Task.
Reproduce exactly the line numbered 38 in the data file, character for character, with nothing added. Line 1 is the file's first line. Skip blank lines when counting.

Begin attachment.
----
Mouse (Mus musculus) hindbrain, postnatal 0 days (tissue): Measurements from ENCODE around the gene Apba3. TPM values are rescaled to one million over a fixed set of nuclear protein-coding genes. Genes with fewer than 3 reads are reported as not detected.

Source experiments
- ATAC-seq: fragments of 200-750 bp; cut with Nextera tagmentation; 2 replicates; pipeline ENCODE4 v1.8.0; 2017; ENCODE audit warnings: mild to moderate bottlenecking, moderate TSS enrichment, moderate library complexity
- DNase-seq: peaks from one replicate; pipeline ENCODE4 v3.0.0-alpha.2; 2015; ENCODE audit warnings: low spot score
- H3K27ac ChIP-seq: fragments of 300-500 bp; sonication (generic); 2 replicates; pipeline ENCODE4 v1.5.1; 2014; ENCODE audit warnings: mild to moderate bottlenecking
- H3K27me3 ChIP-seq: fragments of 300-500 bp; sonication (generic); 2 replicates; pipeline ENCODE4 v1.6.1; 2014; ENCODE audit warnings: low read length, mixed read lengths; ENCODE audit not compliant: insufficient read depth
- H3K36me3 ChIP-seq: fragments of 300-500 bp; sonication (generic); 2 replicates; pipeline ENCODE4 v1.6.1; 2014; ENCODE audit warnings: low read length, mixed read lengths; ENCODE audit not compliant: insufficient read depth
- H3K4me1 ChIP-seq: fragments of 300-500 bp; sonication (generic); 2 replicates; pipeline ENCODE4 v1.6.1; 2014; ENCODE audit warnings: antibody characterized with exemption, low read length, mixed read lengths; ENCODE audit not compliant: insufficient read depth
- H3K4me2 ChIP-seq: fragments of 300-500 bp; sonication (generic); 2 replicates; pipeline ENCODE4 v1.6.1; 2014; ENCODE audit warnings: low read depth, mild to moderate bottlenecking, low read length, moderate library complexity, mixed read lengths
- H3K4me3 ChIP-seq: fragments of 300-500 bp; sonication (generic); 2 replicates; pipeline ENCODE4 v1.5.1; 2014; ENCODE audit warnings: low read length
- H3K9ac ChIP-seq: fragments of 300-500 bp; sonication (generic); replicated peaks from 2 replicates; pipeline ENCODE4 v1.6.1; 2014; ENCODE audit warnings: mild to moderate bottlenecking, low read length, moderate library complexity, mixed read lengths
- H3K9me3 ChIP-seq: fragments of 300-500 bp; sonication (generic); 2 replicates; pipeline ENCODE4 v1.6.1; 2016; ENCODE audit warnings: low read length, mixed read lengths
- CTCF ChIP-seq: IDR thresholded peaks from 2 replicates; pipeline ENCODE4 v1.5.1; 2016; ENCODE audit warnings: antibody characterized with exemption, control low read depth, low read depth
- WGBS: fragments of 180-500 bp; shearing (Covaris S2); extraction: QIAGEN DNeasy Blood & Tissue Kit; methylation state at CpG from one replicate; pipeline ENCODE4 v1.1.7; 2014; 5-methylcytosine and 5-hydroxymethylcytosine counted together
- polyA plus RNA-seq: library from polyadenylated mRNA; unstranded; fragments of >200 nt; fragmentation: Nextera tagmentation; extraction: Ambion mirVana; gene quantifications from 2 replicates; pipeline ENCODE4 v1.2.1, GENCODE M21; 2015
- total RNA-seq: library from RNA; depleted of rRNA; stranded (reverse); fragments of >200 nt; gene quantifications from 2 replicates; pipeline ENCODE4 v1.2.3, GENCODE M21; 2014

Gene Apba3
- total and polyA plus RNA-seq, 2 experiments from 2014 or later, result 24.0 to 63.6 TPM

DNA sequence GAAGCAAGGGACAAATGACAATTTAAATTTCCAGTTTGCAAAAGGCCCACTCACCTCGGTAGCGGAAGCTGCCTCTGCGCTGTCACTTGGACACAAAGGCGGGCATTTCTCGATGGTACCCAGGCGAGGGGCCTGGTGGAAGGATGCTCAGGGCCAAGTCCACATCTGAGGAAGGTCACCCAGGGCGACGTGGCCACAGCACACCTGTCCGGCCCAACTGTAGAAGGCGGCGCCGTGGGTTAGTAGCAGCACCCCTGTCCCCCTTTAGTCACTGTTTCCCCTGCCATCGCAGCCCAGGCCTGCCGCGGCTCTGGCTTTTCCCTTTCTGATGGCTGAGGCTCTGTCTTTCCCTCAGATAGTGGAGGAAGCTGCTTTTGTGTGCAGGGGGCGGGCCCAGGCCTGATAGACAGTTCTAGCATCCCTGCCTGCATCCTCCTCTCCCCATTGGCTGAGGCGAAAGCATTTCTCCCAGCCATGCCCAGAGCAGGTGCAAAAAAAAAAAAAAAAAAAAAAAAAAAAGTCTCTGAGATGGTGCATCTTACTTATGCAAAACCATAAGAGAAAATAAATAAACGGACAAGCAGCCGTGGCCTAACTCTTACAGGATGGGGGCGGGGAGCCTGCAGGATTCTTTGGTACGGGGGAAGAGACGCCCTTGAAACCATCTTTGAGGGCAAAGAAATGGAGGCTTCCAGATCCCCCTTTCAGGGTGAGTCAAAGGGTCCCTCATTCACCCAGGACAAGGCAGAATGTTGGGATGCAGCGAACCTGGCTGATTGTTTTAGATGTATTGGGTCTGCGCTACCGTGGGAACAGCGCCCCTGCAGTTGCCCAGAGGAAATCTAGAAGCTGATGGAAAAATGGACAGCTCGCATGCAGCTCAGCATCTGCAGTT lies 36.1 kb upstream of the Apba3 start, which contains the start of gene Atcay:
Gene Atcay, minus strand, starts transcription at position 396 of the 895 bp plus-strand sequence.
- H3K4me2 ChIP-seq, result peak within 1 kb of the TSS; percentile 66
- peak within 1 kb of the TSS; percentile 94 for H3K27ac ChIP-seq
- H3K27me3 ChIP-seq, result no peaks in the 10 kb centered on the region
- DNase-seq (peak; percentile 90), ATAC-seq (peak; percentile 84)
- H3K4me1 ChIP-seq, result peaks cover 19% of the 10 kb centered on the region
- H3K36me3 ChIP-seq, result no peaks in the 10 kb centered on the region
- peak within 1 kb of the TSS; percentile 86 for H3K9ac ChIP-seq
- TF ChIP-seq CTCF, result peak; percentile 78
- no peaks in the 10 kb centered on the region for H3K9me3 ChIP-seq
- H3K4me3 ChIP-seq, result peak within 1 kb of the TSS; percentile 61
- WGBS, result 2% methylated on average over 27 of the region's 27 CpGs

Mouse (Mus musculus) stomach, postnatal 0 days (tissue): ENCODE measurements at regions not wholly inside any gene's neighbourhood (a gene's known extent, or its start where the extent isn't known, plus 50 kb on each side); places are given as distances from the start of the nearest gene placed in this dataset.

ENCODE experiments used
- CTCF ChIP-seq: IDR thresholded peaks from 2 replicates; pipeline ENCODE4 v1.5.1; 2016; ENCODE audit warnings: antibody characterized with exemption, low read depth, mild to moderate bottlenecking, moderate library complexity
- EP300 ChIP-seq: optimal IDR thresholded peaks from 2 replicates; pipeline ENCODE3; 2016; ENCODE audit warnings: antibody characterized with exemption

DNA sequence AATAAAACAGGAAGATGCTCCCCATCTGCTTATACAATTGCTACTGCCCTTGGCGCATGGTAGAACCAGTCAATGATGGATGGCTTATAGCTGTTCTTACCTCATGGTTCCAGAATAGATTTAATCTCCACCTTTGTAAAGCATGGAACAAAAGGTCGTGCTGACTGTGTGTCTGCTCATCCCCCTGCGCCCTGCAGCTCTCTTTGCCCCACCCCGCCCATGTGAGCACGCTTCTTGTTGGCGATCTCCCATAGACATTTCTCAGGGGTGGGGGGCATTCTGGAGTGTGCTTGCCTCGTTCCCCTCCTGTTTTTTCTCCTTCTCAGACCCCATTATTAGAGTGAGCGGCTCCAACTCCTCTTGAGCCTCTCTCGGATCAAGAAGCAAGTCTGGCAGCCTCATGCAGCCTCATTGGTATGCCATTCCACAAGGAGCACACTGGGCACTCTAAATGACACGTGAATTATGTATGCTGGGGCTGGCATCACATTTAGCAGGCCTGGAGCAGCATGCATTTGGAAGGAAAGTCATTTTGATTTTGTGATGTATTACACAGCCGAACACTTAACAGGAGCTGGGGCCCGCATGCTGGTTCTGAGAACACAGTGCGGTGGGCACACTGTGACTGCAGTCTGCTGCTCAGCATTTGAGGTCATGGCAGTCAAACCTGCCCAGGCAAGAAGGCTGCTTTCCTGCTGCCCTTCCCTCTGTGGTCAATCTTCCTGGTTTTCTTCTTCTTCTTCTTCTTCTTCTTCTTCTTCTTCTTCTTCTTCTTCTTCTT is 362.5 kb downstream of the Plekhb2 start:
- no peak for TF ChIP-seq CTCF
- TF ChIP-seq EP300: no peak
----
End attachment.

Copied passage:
- TF ChIP-seq EP300: no peak